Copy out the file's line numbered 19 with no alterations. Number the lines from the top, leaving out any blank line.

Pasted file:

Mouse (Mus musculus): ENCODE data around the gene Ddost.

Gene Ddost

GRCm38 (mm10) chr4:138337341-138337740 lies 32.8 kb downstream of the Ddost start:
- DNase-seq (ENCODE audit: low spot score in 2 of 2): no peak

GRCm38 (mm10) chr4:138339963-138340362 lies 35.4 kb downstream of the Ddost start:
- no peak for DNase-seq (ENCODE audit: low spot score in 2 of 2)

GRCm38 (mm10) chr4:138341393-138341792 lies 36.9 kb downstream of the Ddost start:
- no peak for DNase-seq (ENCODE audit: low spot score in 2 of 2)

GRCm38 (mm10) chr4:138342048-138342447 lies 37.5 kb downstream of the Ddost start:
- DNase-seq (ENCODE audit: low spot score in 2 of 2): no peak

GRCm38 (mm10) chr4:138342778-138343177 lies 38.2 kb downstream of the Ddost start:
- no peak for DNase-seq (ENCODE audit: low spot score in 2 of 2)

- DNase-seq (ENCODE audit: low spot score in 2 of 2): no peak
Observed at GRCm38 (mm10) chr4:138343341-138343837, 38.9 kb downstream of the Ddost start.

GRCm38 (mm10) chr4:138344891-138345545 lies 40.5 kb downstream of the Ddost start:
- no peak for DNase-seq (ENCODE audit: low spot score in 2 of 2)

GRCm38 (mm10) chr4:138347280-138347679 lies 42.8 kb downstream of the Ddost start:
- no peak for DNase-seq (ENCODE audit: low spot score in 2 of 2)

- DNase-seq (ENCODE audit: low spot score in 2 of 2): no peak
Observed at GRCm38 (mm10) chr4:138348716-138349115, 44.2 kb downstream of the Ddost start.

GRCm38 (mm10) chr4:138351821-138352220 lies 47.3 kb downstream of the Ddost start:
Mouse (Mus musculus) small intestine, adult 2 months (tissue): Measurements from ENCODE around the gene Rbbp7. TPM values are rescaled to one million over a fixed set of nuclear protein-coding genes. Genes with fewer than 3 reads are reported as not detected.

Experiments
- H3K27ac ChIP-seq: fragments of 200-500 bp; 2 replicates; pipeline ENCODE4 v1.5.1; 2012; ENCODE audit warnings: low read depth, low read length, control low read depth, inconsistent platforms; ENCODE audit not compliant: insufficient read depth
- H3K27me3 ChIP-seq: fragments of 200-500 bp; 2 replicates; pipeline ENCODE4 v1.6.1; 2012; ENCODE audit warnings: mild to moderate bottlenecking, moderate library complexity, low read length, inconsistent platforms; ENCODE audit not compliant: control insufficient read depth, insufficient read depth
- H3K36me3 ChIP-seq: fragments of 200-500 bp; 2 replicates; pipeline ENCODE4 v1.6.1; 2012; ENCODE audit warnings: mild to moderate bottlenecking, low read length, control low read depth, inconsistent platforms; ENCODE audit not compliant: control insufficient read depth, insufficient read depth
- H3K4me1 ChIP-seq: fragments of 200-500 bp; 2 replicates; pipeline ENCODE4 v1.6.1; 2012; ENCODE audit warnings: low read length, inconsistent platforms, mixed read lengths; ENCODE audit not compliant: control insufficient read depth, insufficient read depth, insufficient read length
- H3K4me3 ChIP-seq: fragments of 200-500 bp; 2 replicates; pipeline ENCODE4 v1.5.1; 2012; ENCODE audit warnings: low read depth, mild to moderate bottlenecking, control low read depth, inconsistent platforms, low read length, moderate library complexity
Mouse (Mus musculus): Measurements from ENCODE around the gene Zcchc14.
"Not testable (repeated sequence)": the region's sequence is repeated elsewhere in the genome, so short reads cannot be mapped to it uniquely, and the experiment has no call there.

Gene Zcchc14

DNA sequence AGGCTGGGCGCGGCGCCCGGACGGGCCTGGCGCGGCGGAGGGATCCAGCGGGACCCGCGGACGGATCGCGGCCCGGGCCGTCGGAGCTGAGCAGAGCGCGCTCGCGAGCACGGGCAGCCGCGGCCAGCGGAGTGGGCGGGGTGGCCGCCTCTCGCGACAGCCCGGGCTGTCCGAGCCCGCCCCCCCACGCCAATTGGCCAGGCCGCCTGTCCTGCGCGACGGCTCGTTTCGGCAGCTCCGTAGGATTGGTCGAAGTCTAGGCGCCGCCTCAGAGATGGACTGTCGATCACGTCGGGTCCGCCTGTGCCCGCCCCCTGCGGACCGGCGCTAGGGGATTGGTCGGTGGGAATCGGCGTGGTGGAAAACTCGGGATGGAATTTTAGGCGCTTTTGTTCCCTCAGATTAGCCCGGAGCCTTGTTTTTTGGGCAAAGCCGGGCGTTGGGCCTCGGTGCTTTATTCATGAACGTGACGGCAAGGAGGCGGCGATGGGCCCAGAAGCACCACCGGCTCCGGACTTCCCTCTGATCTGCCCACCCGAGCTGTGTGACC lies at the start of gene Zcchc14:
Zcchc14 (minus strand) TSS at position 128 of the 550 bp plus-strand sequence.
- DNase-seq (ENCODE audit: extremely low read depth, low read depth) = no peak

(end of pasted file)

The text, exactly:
- DNase-seq (ENCODE audit: low spot score in 2 of 2): no peak